At least our local courts here get it and are finally recognizing joint adoptions by married same-sex couples. Straight married couples take that right for granted.
Dane County judges have begun granting adoptions that recognize marriages of same-sex couples.
Dane County Circuit Judge Shelley Gaylord approved the adoptions, saying she was bound to recognize the marriage as constitutionally valid, according to a transcript of the closed hearing.
Gaylord said she was granting the adoptions in part because Wisconsin’s gay marriage ban has been found unconstitutional. Gaylord said the Rileys’ marriage in Iowa must be considered valid in Wisconsin under the Constitution’s equal protection clause and the full faith and credit clause, which requires states to honor each other’s laws.
Today the 9th Circuit court of appeals named its panel of judges to review several marriage equality cases at 1pm PDT on Tuesday September 8th, and civil rights hit the jackpot again just like it did in the 7th Circuit last week:
"Reinhardt wrote majority in Prop 8 case and SmithKline (latter held sexual orientation must withstand heightened scrutiny). Berzon joined Reinhardt in SmithKline. Gould wrote majority in Witt v. Air Force."
Given heightened scrutiny the outcome of these cases is a foregone conclusion, but I'll be interested to see if the court treats the arguments made by Idaho and the Nevada defendant-intervenors with the same contempt given Wisconsin and Indiana by the 7th Circuit.
Only Idaho is actually defending their ban. Hawaii already has marriage equality and this case concerns a challenge to the former ban, and Nevada is no longer defending their ban but is instead represented by Monte Stewart and his merry band of bigoted Mormons at the Marriage Law Foundation, an anti-gay hate group affiliated with NOM. Maggie Gallagher sits on the board of the Marriage Law Foundation.
This is interesting - in response to a ruling earlier this week in the 9th Circuit which analyzed the Windsor v US ruling and found that it implies heightened scrutiny in regards to sexual orientation, the Nevada AG is going back to the drawing board on the Sevcik v Sandoval marriage equality case:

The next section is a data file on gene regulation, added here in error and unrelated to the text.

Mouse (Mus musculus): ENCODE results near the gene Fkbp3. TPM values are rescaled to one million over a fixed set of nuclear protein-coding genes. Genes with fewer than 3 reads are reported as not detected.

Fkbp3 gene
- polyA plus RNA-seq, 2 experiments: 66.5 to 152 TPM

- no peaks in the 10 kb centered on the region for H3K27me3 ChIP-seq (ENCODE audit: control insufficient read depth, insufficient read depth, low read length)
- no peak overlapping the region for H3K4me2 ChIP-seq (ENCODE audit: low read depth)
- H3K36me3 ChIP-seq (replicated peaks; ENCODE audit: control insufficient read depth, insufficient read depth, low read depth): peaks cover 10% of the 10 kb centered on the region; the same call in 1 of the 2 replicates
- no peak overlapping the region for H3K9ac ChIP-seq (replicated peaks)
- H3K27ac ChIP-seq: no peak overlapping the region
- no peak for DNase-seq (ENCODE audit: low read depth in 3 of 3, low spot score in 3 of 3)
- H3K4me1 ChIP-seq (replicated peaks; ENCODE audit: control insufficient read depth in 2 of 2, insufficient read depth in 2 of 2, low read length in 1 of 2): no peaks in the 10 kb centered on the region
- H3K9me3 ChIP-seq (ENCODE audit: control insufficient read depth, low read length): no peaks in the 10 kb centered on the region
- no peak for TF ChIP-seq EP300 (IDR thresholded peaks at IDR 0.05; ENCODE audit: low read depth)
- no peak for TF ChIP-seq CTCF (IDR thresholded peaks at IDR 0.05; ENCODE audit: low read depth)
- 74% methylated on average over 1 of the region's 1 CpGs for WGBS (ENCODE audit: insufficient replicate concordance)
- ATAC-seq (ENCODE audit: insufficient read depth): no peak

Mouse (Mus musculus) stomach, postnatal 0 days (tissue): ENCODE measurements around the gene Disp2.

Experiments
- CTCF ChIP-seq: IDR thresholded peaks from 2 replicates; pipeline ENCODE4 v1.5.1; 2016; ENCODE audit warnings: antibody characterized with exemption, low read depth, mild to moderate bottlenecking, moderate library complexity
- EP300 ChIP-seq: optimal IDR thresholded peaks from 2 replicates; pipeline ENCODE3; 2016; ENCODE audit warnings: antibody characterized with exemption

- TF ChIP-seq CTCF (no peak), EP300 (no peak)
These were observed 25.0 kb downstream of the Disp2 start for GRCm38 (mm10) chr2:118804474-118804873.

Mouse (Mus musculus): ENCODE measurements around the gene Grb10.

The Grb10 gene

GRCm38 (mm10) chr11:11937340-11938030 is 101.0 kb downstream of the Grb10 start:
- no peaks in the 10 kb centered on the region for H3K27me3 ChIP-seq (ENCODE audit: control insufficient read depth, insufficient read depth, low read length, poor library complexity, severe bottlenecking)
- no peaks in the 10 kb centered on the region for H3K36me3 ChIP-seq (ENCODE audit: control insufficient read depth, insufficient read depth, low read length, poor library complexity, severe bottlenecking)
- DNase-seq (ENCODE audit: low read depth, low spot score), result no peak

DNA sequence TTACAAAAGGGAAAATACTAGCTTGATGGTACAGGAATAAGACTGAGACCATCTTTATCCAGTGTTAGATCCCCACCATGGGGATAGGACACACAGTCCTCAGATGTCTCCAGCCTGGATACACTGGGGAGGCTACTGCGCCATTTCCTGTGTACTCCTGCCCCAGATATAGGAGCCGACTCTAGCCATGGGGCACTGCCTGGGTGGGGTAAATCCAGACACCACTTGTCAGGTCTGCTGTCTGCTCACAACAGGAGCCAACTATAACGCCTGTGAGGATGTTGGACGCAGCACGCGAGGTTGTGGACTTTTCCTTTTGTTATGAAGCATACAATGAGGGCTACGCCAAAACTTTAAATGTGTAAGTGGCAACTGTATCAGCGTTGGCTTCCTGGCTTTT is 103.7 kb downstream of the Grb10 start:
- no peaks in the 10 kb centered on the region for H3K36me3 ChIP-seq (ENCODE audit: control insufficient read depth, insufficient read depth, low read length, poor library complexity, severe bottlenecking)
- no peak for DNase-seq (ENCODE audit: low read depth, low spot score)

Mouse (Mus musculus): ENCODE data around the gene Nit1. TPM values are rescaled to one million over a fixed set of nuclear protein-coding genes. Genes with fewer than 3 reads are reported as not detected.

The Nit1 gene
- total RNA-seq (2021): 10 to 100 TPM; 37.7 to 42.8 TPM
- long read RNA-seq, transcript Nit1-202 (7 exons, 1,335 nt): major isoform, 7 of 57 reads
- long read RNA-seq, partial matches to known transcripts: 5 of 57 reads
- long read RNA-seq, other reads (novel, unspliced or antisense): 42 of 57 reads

A potentially significant case was decided by the Ninth Circuit on Tuesday of this week, the same day that a brief was filed on behalf of the State in Nevada’s same-sex marriage case. The Ninth Circuit’s new decision, entitled SmithKline Beechum Corp. v. Abbott Laboratories, appears to impact the equal protection and due process arguments made on behalf of the State. After careful review of the SmithKline decision these arguments are likely no longer tenable in the Ninth Circuit.
This office will conduct further review over the weekend in order to evaluate the State’s argument in light of SmithKline. We will be discussing this with the Governor’s Office next week.
There was an earlier diary discussing the 9th Circuit ruling itself: http://www.dailykos.com/...
I'm utterly disgusted, yet not sure how I feel about this: an openly gay music director at a local Catholic church was recently fired due to his sexual orientation. Apart from the bigotry and obvious hypocrisy (given the Church's lenient treatment of closeted gay priests and pedophiles), as an agnostic straight guy (even slightly anti-Christian) I still feel that any religion should be free to discriminate in whatever arbitrary manner it chooses. Maybe.
OK, maybe we can't do much to stop a bad bill from passing, but there are a few things we can do as a grassroots movement, both inside and outside of the political process. Don't blame Obama; as a junior Senator there's little he can do other than vote against a bad bill. We can encourage Obama, Feingold, and Dodd to filibuster, but they can't block the bill for the rest of the session.